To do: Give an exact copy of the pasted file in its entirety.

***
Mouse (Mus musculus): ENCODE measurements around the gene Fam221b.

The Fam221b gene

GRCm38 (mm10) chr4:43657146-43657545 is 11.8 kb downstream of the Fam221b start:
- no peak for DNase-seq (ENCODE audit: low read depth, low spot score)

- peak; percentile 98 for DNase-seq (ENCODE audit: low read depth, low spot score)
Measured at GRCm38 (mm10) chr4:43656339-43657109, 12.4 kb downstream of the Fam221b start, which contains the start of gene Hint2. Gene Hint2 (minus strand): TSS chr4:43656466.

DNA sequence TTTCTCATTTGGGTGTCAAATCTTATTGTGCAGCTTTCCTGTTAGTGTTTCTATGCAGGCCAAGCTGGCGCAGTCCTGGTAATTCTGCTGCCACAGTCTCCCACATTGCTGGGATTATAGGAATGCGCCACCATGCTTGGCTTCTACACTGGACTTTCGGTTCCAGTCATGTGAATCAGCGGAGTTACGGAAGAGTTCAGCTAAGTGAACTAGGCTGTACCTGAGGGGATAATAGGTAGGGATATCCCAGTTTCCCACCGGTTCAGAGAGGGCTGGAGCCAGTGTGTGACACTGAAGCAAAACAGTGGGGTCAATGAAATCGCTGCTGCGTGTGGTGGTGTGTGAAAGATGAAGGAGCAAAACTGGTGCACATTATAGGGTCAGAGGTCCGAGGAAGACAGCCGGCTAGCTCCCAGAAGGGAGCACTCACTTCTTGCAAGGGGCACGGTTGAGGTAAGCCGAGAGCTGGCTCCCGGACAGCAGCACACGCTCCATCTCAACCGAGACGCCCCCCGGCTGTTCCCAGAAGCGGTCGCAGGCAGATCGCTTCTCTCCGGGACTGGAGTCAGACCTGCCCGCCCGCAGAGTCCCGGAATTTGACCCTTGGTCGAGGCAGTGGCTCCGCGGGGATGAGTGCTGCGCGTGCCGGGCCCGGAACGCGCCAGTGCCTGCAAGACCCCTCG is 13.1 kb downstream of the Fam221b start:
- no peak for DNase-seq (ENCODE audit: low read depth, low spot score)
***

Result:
Mouse (Mus musculus): ENCODE measurements around the gene Fam221b.

The Fam221b gene

GRCm38 (mm10) chr4:43657146-43657545 is 11.8 kb downstream of the Fam221b start:
- no peak for DNase-seq (ENCODE audit: low read depth, low spot score)

- peak; percentile 98 for DNase-seq (ENCODE audit: low read depth, low spot score)
Measured at GRCm38 (mm10) chr4:43656339-43657109, 12.4 kb downstream of the Fam221b start, which contains the start of gene Hint2. Gene Hint2 (minus strand): TSS chr4:43656466.

DNA sequence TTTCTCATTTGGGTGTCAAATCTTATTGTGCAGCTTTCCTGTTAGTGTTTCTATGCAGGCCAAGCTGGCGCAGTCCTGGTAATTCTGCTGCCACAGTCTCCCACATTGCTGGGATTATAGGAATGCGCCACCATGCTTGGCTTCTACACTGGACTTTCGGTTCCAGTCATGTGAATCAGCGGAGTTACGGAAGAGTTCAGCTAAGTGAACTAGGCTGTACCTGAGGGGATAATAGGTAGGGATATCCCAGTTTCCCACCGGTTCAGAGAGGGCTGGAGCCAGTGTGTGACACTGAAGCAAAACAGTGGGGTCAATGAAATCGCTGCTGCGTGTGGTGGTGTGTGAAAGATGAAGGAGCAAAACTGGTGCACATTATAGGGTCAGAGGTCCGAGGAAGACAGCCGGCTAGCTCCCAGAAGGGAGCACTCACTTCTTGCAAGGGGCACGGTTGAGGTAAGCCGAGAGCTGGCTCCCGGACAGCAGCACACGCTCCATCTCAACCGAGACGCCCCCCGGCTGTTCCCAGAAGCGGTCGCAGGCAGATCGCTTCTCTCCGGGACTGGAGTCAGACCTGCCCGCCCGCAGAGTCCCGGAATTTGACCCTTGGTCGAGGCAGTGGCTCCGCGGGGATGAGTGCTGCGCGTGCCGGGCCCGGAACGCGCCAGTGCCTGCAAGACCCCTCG is 13.1 kb downstream of the Fam221b start:
- no peak for DNase-seq (ENCODE audit: low read depth, low spot score)